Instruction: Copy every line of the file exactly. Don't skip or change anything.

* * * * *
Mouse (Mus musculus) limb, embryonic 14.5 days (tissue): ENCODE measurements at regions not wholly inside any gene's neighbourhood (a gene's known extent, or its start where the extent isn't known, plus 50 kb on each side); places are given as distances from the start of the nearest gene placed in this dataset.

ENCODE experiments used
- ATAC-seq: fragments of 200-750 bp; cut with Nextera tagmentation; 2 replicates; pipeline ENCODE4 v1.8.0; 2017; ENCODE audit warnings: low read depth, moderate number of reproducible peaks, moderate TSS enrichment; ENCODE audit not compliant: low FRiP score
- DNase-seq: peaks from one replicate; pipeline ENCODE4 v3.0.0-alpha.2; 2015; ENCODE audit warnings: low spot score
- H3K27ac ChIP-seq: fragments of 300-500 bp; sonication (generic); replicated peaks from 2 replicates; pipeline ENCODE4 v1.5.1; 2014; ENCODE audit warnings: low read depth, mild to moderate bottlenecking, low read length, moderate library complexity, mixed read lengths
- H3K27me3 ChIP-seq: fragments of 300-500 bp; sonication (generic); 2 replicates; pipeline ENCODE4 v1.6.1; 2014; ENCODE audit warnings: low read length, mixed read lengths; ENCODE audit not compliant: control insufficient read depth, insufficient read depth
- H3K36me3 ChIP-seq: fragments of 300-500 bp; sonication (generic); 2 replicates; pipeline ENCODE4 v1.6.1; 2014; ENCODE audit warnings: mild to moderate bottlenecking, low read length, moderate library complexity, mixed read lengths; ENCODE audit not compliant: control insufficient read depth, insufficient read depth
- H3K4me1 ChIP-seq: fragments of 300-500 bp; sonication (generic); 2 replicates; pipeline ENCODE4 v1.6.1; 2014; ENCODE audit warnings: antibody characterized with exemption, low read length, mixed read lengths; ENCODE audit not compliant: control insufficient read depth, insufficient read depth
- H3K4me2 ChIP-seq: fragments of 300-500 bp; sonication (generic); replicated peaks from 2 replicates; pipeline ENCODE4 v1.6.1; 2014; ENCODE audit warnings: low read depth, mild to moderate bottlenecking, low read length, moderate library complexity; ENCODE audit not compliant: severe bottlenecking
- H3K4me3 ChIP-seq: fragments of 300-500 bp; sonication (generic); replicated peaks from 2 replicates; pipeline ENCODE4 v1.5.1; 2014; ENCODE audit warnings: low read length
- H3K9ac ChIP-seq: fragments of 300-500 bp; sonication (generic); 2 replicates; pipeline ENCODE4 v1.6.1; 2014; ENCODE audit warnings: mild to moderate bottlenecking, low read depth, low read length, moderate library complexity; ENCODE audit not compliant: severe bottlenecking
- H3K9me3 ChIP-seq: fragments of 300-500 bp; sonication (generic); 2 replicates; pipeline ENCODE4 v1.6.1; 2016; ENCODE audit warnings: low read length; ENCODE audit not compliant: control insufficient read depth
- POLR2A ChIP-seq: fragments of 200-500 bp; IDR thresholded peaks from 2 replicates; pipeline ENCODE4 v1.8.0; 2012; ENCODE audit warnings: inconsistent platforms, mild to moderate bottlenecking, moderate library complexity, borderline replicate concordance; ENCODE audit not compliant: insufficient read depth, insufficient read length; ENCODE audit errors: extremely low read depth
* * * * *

Mouse (Mus musculus) limb, embryonic 14.5 days (tissue): ENCODE measurements at regions not wholly inside any gene's neighbourhood (a gene's known extent, or its start where the extent isn't known, plus 50 kb on each side); places are given as distances from the start of the nearest gene placed in this dataset.

ENCODE experiments used
- ATAC-seq: fragments of 200-750 bp; cut with Nextera tagmentation; 2 replicates; pipeline ENCODE4 v1.8.0; 2017; ENCODE audit warnings: low read depth, moderate number of reproducible peaks, moderate TSS enrichment; ENCODE audit not compliant: low FRiP score
- DNase-seq: peaks from one replicate; pipeline ENCODE4 v3.0.0-alpha.2; 2015; ENCODE audit warnings: low spot score
- H3K27ac ChIP-seq: fragments of 300-500 bp; sonication (generic); replicated peaks from 2 replicates; pipeline ENCODE4 v1.5.1; 2014; ENCODE audit warnings: low read depth, mild to moderate bottlenecking, low read length, moderate library complexity, mixed read lengths
- H3K27me3 ChIP-seq: fragments of 300-500 bp; sonication (generic); 2 replicates; pipeline ENCODE4 v1.6.1; 2014; ENCODE audit warnings: low read length, mixed read lengths; ENCODE audit not compliant: control insufficient read depth, insufficient read depth
- H3K36me3 ChIP-seq: fragments of 300-500 bp; sonication (generic); 2 replicates; pipeline ENCODE4 v1.6.1; 2014; ENCODE audit warnings: mild to moderate bottlenecking, low read length, moderate library complexity, mixed read lengths; ENCODE audit not compliant: control insufficient read depth, insufficient read depth
- H3K4me1 ChIP-seq: fragments of 300-500 bp; sonication (generic); 2 replicates; pipeline ENCODE4 v1.6.1; 2014; ENCODE audit warnings: antibody characterized with exemption, low read length, mixed read lengths; ENCODE audit not compliant: control insufficient read depth, insufficient read depth
- H3K4me2 ChIP-seq: fragments of 300-500 bp; sonication (generic); replicated peaks from 2 replicates; pipeline ENCODE4 v1.6.1; 2014; ENCODE audit warnings: low read depth, mild to moderate bottlenecking, low read length, moderate library complexity; ENCODE audit not compliant: severe bottlenecking
- H3K4me3 ChIP-seq: fragments of 300-500 bp; sonication (generic); replicated peaks from 2 replicates; pipeline ENCODE4 v1.5.1; 2014; ENCODE audit warnings: low read length
- H3K9ac ChIP-seq: fragments of 300-500 bp; sonication (generic); 2 replicates; pipeline ENCODE4 v1.6.1; 2014; ENCODE audit warnings: mild to moderate bottlenecking, low read depth, low read length, moderate library complexity; ENCODE audit not compliant: severe bottlenecking
- H3K9me3 ChIP-seq: fragments of 300-500 bp; sonication (generic); 2 replicates; pipeline ENCODE4 v1.6.1; 2016; ENCODE audit warnings: low read length; ENCODE audit not compliant: control insufficient read depth
- POLR2A ChIP-seq: fragments of 200-500 bp; IDR thresholded peaks from 2 replicates; pipeline ENCODE4 v1.8.0; 2012; ENCODE audit warnings: inconsistent platforms, mild to moderate bottlenecking, moderate library complexity, borderline replicate concordance; ENCODE audit not compliant: insufficient read depth, insufficient read length; ENCODE audit errors: extremely low read depth